With $715B In AUM, Impact Investors Stay The Course, Despite The Pandemic, Says The GIIN

0
18


Amid a backdrop of a global pandemic and protests against brutal treatment of African Americans by police and systemic racism, the Global Impact Investing Network (GIIN) just produced its 10th annual survey of the market.

Its findings: Impact investors largely haven’t abandoned their previous investing plans. They are, in fact, staying the course. As for growth, a separate study of 1,700 impact investors found that aggregate assets under management increased from $502 billion in 2019 to $715 billion this year.

Amit Bouri, CEO and co-founder of the GIIN, also sees our current tumultuous times as a moment when impact investors can play a critical role. “I think impact investing is more important now than ever before,” he says. “Impact investing can play a role in re-imagining capitalism and reshaping the future.”

Performance and Measurement

According to the survey, which questioned 294 investors managing a total of $404 billion in impact investing assets, market growth is partly being driven by overall strong financial and impact performance. Eighty-eight percent of respondents reported meeting or exceeding their financial expectations. In terms of impact performance, 99% of respondents noted that they have met or exceeded their expectations since inception.

Aggregate assets under management for repeat respondents to the annual survey were $98 billion vs. $52 billion in 2016.

Also important has been progress made in impact measurement and management practice. Long a sore point for impact investors, methods for measuring impact have gained in sophistication, according to survey respondents, though there’s still a lot of room for improvement.

COVID-19 and Investment Activity

As for the pandemic, in early April, survey respondents were asked to share their insights into the effects of COVID-19 on investment activity. Most (57%) said they’re “unlikely” to change the volume of capital they previously planned to commit to impact investments in 2020. While 20% are at least ‘somewhat likely’ to commit less capital than they had planned, 15% are ‘likely’ to commit more capital than planned. “Impact investors aren’t dramatically changing the way they invest,” says Bouri.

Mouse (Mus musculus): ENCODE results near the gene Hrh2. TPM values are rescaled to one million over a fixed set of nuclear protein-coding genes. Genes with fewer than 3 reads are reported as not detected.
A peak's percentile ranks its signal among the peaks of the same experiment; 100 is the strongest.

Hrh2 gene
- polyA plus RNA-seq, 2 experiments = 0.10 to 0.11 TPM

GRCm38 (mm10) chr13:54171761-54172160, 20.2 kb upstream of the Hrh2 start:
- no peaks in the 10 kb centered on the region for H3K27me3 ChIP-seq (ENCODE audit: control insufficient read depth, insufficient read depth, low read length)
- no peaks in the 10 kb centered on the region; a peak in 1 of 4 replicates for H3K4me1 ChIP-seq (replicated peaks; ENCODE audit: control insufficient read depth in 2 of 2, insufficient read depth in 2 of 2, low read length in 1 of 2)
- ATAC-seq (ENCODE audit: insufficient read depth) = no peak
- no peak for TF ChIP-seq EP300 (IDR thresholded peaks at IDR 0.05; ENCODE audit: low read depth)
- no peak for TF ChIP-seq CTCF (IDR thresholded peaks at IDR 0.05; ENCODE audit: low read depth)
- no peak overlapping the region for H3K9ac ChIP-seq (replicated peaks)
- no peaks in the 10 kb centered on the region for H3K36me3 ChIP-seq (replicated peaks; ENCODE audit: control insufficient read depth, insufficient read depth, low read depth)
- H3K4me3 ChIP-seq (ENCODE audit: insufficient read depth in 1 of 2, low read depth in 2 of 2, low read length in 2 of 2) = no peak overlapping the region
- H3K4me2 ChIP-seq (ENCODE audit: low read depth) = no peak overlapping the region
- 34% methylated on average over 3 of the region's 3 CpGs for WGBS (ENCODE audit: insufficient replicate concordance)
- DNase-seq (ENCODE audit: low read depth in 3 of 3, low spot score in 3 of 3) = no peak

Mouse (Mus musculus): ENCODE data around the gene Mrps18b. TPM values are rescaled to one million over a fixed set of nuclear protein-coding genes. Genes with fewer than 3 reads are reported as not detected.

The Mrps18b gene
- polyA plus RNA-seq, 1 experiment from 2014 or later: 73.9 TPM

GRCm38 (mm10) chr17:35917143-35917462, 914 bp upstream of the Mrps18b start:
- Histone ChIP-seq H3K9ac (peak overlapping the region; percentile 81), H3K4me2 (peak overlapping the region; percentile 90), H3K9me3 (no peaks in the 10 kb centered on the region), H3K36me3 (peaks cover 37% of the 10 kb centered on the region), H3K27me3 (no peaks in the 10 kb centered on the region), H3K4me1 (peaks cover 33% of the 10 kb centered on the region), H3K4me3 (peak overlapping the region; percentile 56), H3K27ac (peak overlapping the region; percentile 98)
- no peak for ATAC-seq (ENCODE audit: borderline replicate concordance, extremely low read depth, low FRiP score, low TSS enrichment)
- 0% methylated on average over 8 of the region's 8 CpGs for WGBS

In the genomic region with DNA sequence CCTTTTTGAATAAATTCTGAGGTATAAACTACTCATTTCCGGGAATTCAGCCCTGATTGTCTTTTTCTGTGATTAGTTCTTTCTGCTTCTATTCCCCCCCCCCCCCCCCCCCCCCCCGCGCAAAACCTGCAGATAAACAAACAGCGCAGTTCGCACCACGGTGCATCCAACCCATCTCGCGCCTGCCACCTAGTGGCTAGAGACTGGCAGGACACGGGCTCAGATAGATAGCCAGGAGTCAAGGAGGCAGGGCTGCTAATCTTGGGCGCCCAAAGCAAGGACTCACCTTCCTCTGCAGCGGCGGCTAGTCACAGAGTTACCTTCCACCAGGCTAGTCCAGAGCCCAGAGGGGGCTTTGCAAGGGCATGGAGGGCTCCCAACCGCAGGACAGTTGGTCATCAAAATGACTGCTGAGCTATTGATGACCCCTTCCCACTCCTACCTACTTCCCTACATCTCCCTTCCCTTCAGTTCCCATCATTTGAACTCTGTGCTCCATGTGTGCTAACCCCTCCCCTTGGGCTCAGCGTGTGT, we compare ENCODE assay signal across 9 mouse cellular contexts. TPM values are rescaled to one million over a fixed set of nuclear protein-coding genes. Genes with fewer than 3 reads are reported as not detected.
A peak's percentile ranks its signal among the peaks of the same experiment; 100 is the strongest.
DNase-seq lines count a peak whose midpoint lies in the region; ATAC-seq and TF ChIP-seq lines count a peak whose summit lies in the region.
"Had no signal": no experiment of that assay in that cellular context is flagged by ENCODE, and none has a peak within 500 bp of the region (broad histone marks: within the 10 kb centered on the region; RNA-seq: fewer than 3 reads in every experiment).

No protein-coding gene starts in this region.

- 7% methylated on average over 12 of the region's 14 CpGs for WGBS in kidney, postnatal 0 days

According to Bouri, that makes sense when you look at most investors’ reasons for embracing impact. “Impact investors are motivated by issues that are going to take a long time to resolve,” he says. “If you’re trying to address things like climate change or increasing access to basic services, it will take a while before you can have a real impact.”

Almost half of respondents expect impact performance to be in line with their expectations, and 18% anticipate that their portfolios will  outperform on impact. Still, a sizable number (46%) expect under-performance against financial expectations.

New Social Mandate

What may be most critical, according to Bouri, is the role impact investors will need to play in recovering and rebuilding. “We’re going to see a much broader social mandate for businesses and investors to demonstrate how they’re contributing to the health of their communities and planet more broadly,” he says. “Our goal is for impact to be part of all investing—where it’s incorporated into how decisions are made, investing in a way that isn’t just about generating financial returns for the owners of capital, but prioritizing positive measurable social impact.”



Source link

LEAVE A REPLY

Please enter your comment!
Please enter your name here